“Here it was,” to quote from Mrs. Drummond’s account, “that he first came in contact with the habitant and voyageur, and listened to their quaint tales of backwoods life; here that he heard from Gédéon Plouffe the tragedy retold as The Wreck of the Julie Plante, a poem of which he himself thought little, and never cared to recite, but which had made its way through the length and breadth of the American continent before ever his first book of poems was published. It was the old lumberman’s reiteration of the words, ‘An’ de win’ she blow, blow, blow!’ which rang so persistently in his ears that, at the dead of night, unable to stand any longer the haunting refrain, he sprang from his bed and penned the poem, which was to be the herald of his future fame.”
  30
  By the year 1876, when he was twenty-two, Drummond had saved enough money to resume his interrupted education. From the high school in Montreal, he passed to McGill university, and, later, studied medicine at Bishop’s college, Montreal, whence he graduated in 1884. After a few years of country practice, which familiarised him with the types represented in his Canadian Country Doctor and Ole Doctor Fiset, he returned, in 1888, to Montreal, continued his practice and, subsequently, lectured on medical jurisprudence at Bishop’s college.   31
  In 1905, Drummond became interested in some silver properties at Cobalt, which he and his brother successfully developed. The possibilities of wealth did not dismay him. What he craved was, in his own words, “enough money to own a strip of salmon water, and the best Irish terrier going, and to be able to help a friend in need.” Smallpox broke out in his camp in 1907. He hurried there to cope with the disease, and, shortly after his arrival, died of a cerebral hemorrhage. Drummond’s sympathy with the habitant and his passion for wild life had been dominant with him to the end. He perpetually refreshed himself in the springs from which his poetry flowed.   32
  Four volumes of verse stand to Drummond’s credit: The Habitant, Johnnie Courteau, The Voyageur and the posthumously published The Great Fight. Another small book, Philorum’s Canoe, consists of two poems which reappear in Johnnie Courteau.   33
  Drummond’s work is not characterised by the polished perfection of individual lines or stanzas. It is impossible, therefore, to convey an adequate idea of his poetry by brief and disconnected quotation; let this be said in no disparagement of the result. It is honest, homely poetry, and Drummond broke new ground.   34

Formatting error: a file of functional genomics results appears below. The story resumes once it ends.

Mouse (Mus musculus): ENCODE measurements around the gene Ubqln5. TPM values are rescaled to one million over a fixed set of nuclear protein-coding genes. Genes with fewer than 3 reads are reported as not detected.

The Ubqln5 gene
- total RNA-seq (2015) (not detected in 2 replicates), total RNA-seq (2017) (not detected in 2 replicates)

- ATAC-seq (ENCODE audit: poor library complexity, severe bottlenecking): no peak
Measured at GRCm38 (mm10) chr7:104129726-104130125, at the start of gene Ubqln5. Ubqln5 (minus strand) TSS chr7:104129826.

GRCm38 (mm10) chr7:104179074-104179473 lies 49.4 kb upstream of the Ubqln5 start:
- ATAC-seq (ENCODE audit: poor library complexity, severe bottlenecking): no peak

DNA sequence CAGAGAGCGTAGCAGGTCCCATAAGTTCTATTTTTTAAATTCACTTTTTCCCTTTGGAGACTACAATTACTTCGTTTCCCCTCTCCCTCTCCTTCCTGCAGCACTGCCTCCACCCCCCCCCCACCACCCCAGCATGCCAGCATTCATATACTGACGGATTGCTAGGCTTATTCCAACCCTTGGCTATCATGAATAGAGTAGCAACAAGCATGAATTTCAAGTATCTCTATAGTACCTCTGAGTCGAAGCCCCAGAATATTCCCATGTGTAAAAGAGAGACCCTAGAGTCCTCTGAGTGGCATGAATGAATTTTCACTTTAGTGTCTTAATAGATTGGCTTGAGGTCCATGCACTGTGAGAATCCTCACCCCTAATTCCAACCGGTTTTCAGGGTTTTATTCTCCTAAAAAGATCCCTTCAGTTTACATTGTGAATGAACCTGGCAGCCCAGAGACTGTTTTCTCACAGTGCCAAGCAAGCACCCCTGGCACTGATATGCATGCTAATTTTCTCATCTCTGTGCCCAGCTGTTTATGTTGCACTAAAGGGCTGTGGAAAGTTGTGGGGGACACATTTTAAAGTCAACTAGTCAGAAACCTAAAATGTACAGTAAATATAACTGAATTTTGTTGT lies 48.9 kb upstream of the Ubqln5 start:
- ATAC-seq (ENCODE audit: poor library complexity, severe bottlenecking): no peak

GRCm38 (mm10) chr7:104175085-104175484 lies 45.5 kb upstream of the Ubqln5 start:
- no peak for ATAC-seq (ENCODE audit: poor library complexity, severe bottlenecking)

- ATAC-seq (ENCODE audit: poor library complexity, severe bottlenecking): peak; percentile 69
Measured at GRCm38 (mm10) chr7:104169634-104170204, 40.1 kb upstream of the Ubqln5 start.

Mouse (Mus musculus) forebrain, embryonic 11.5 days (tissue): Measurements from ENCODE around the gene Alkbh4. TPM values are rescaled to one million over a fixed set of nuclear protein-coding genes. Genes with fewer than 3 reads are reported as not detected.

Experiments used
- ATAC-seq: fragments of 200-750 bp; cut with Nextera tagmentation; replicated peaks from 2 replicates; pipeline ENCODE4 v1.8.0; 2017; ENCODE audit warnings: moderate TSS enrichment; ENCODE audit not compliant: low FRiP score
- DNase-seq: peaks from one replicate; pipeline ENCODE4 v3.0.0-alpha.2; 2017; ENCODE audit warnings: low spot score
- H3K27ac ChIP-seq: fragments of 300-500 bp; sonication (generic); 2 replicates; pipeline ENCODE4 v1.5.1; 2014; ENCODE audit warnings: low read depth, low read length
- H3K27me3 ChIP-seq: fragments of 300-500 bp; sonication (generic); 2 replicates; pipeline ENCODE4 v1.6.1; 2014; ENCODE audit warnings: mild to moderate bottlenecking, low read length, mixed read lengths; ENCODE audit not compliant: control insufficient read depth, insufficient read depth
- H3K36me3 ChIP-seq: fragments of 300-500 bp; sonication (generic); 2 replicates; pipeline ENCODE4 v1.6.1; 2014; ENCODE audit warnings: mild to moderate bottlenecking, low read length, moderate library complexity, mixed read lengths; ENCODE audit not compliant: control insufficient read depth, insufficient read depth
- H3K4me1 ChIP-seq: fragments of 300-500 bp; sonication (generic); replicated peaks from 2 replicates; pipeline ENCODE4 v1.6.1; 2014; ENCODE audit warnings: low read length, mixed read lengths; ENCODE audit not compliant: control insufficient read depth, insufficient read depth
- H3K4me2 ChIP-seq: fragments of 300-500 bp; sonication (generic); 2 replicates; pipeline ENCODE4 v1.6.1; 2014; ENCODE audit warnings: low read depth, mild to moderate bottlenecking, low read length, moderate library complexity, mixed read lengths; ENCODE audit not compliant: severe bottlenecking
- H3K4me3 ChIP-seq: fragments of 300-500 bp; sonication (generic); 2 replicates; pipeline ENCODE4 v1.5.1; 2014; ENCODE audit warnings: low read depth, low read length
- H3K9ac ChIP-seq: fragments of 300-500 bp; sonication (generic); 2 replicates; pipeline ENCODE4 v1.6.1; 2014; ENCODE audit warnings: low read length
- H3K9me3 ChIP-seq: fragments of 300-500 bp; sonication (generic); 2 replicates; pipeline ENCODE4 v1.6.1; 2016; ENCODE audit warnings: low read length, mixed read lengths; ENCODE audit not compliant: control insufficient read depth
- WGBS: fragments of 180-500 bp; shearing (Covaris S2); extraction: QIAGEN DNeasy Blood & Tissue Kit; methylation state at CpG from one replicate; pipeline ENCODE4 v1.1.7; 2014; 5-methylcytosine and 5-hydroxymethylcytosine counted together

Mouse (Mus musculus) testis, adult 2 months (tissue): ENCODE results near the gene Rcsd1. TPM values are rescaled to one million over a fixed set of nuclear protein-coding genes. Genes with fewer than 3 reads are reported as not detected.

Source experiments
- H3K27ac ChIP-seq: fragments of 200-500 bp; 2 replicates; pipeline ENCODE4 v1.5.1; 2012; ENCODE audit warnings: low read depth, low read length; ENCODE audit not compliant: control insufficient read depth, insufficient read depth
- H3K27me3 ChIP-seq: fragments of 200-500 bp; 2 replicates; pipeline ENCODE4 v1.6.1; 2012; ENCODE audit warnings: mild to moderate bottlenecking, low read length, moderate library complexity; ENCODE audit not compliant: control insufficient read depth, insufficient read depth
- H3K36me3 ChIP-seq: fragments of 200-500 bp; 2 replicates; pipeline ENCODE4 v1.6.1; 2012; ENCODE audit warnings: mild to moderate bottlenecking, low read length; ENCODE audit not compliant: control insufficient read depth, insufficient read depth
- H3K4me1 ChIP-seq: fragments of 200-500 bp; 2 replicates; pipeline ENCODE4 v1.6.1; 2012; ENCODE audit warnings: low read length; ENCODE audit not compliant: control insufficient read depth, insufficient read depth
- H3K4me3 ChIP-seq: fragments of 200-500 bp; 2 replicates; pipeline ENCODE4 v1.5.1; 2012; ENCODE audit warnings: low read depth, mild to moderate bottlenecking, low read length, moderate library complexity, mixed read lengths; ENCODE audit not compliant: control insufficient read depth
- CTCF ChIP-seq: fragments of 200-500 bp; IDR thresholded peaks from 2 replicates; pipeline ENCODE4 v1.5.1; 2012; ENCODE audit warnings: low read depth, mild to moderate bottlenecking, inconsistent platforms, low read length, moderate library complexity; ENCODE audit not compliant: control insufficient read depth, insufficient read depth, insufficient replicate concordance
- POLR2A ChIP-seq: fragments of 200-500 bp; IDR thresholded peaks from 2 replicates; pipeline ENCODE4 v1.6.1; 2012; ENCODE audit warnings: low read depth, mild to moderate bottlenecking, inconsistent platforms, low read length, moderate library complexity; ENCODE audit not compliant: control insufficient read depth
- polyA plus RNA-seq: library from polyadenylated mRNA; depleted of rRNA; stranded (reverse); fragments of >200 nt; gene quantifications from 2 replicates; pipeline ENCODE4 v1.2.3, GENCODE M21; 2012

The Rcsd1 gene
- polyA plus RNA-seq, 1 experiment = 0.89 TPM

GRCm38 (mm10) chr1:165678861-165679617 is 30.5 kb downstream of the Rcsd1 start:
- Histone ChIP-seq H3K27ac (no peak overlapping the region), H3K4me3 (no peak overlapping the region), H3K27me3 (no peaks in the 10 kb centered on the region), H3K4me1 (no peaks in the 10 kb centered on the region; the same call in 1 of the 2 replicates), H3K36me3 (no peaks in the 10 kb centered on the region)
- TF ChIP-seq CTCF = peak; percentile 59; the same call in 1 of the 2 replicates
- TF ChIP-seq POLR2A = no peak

The humours and the forgivable, even, as Drummond tells them, the lovable, weaknesses of the habitant are traversed in these poems. He sings his clumsily efficient courting, his worthy pride in his abounding family of strapping sons and marriageable girls, his love of the old homestead by the river, his anxiety to return to it from his enforced wanderings and his reluctance to leave it when his increased fortunes give him the dazzling prospect of a “tousand dollar” house. No poet ever derived his inspiration from simpler themes, and the reader shares his enjoyment of the good man’s sublime selfcontent, his boastfulness, his love of a horse-race and a dollar bet, his parochial outlook on politics and the great world and his pardonable conviction that his own life, his own wife and family, his own village and village curé, his fields, his river and his weather are the best gifts that le bon Dieu dispenses. That in all this there is never a hint of unkindly caricature, the prefatory words of Louis Fréchette are sufficient proof:
Dans son étude des Canadiens-français, M. Drummond a trouvé le moyen d’éviter un écueil qui aurait semblé inévitable pour tout autre que pour lui. Il est resté vrai, sans tomber dans la vulgarité, et piquant sans verser dans le grotesque … que le récit soit plaisant ou pathétique, jamais la note ne sonne faux, jamais la bizarrerie ne dégenère en puérilité burlesque.
  35

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  Archibald Lampman Lesser Poets